One might argue on the concept of sustainability, as it is mainly based on the ‘so-called’ trans-generational responsibility. That’s true- as Brundtland definition of sustainability that is the most widely used definition says that it is the kind of development that satisfies the need of the current generation without compromising the future generation’s quality of life. Something like that, that is in my own words by the way.
But this anti-sustainability argues that the concept is based on our prediction of what the future generation wants. After all, do we really know what they want?
Sustainability policy relies on additional arguments: trans-generational equity, or trans-generational empathy:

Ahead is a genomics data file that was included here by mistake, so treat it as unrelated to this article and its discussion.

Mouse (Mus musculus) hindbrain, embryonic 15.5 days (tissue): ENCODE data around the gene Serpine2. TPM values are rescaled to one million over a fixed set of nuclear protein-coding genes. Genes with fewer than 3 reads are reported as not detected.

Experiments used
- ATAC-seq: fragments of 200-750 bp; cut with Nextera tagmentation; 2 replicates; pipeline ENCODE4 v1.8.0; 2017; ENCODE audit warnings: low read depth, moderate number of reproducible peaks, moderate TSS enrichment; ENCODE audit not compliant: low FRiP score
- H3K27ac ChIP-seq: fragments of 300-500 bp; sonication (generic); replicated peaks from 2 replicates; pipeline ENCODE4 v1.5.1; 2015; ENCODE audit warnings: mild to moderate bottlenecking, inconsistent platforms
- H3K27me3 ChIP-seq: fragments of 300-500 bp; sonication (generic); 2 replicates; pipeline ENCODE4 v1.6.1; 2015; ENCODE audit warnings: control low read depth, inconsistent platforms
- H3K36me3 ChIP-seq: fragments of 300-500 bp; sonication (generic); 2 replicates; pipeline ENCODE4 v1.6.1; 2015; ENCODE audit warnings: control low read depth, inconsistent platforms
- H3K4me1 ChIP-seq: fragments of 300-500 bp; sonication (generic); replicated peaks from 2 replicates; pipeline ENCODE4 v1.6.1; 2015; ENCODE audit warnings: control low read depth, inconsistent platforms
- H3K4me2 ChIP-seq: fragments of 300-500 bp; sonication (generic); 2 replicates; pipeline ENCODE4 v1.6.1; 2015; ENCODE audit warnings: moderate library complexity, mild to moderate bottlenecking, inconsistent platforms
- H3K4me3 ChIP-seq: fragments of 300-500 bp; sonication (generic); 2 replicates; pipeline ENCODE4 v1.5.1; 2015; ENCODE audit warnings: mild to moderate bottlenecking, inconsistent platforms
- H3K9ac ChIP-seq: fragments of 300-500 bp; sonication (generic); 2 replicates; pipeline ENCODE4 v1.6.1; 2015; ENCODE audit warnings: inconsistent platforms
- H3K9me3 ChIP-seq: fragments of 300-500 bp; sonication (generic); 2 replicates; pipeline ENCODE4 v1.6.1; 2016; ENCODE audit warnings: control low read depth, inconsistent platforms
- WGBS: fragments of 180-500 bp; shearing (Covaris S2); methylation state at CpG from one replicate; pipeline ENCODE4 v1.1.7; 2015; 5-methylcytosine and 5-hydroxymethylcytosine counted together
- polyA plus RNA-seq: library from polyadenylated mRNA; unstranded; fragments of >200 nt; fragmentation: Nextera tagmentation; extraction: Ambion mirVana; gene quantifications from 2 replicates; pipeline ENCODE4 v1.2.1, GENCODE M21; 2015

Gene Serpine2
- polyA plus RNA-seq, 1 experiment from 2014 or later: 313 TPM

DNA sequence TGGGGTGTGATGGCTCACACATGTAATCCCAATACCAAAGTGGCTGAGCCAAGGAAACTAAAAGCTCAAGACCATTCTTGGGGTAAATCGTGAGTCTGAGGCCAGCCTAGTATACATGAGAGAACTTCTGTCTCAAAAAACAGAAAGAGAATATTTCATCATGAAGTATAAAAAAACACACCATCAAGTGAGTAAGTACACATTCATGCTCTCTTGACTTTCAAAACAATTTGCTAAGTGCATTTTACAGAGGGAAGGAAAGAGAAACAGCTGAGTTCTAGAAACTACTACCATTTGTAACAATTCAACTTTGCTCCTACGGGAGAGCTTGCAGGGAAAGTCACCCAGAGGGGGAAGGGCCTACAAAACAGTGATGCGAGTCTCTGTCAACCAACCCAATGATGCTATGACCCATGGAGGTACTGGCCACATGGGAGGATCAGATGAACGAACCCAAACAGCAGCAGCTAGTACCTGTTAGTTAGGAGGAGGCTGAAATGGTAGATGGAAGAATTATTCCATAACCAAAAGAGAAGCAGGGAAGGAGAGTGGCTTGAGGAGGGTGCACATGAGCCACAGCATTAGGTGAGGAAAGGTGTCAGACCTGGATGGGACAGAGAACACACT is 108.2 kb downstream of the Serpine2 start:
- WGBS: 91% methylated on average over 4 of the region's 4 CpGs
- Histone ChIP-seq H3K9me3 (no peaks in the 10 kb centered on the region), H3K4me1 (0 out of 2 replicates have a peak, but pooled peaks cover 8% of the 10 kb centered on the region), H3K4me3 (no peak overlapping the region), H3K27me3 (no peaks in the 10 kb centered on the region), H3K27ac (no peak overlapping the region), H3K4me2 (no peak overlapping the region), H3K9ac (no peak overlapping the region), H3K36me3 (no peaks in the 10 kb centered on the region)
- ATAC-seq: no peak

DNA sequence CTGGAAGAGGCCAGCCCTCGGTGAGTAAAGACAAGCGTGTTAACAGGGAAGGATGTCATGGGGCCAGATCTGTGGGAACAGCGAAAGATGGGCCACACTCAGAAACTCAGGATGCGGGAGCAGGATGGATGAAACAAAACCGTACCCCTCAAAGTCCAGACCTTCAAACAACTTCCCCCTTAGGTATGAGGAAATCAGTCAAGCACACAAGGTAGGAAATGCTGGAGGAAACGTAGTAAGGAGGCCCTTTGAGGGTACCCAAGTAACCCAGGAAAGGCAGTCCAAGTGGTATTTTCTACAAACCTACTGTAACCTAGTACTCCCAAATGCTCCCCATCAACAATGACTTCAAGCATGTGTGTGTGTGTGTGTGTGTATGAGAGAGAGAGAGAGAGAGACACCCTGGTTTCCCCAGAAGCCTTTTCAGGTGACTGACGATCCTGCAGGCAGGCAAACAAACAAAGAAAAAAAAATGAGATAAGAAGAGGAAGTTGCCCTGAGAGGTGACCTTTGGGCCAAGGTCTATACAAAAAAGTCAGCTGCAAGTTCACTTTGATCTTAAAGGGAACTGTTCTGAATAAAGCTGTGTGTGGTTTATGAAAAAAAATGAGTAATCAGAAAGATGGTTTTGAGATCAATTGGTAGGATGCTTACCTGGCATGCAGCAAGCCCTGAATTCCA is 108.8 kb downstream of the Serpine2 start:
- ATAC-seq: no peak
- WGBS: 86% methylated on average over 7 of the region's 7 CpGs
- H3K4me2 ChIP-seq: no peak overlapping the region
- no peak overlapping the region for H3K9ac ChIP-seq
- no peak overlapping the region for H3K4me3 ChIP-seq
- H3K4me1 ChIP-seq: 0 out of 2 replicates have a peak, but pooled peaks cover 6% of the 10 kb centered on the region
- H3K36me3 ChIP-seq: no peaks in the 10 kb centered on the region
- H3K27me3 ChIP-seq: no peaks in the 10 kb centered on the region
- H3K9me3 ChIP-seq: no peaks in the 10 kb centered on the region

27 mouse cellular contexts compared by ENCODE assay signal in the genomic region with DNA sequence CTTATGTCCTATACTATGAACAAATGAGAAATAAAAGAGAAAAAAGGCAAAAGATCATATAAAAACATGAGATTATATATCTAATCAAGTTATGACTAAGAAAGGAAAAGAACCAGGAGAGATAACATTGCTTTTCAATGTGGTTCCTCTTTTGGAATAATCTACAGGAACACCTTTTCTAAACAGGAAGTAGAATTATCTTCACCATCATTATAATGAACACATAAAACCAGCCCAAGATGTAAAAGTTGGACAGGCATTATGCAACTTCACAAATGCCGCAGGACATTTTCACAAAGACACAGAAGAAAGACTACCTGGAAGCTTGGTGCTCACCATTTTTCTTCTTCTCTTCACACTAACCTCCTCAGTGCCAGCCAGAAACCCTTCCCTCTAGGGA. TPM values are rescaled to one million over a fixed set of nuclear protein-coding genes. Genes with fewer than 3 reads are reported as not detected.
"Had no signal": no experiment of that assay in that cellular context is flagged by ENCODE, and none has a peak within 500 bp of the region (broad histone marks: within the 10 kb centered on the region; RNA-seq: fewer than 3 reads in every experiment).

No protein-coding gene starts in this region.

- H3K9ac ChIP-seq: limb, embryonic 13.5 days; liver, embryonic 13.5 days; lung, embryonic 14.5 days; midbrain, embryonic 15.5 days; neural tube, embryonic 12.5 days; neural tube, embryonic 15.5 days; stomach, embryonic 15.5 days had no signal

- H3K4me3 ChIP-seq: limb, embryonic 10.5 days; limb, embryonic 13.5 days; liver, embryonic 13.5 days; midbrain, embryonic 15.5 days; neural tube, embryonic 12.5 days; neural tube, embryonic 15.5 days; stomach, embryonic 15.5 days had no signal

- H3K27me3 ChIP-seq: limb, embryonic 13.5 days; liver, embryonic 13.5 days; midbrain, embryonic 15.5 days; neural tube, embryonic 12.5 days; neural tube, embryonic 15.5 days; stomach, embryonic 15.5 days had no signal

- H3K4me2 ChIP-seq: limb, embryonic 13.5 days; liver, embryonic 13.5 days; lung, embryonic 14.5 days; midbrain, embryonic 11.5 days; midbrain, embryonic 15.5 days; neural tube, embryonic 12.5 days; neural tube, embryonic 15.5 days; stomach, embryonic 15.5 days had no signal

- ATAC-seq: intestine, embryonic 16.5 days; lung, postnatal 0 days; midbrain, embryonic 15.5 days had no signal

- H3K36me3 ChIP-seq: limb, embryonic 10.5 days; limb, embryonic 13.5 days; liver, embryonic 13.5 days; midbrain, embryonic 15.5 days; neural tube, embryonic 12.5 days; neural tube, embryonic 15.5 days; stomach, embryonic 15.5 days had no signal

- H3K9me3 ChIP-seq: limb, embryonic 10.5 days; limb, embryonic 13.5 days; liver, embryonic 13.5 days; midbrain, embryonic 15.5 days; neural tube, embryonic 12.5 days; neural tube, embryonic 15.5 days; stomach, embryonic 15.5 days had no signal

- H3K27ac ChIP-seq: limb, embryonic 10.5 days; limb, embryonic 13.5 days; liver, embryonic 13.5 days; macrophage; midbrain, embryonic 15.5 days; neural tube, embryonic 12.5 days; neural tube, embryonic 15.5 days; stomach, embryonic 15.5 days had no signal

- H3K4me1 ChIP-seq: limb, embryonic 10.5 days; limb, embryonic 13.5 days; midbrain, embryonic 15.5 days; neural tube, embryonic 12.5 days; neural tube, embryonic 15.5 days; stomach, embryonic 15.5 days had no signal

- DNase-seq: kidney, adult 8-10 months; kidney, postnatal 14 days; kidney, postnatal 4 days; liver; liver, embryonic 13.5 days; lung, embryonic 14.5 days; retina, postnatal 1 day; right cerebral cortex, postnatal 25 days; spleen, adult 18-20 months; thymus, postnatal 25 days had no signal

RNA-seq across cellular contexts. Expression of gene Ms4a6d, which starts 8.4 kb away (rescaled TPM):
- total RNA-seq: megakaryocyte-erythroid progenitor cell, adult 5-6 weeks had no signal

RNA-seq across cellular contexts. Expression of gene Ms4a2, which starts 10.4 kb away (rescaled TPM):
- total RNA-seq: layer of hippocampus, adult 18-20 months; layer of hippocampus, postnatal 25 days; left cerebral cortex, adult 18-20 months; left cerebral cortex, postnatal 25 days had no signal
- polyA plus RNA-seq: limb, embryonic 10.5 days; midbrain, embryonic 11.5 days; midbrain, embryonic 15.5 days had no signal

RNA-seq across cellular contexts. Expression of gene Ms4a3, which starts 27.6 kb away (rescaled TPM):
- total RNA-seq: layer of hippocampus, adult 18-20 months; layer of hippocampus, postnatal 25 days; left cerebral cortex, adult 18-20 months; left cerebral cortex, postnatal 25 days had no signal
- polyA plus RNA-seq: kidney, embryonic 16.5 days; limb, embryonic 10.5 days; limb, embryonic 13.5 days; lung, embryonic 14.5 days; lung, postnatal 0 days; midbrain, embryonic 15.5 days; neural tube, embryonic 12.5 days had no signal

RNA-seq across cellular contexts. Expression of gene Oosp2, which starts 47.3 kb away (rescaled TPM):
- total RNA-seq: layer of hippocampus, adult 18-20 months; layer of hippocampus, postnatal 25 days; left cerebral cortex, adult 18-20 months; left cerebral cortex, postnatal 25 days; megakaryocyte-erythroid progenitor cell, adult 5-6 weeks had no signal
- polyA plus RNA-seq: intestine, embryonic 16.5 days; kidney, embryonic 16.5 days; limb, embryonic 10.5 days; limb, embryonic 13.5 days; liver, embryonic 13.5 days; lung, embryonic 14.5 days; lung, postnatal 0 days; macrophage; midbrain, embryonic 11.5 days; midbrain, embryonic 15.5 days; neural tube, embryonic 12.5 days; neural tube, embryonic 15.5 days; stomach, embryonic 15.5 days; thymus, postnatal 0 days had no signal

A1. “We do not live in a nuclear waste dump, so we cannot ask future generations to do so.”
A2. “We would not like to live in a nuclear waste dump, so we should spare future generations this suffering also.”
Again, the additional arguments are biased toward continuance of the existing. Equity among generation implies similar conditions of life in each generation. Empathy with future generations is limited by the impossibility of imaging their condition, and therefore their preference. Ask people today about their preferred future, and they will describe the present, with negative aspects removed.(source)
Your Mind is Green
Of all the mind types, yours has the most balance.
You are able to see all sides to most problems and are a good problem solver.
You need time to work out your thoughts, but you don’t get stuck in bad thinking patterns.
You tend to spend a lot of time thinking about the future, philosophy, and relationships (both personal and intellectual).
Nothing particularly important about this self-absorbed test, but hey, I am a green.
Cool. I like that result.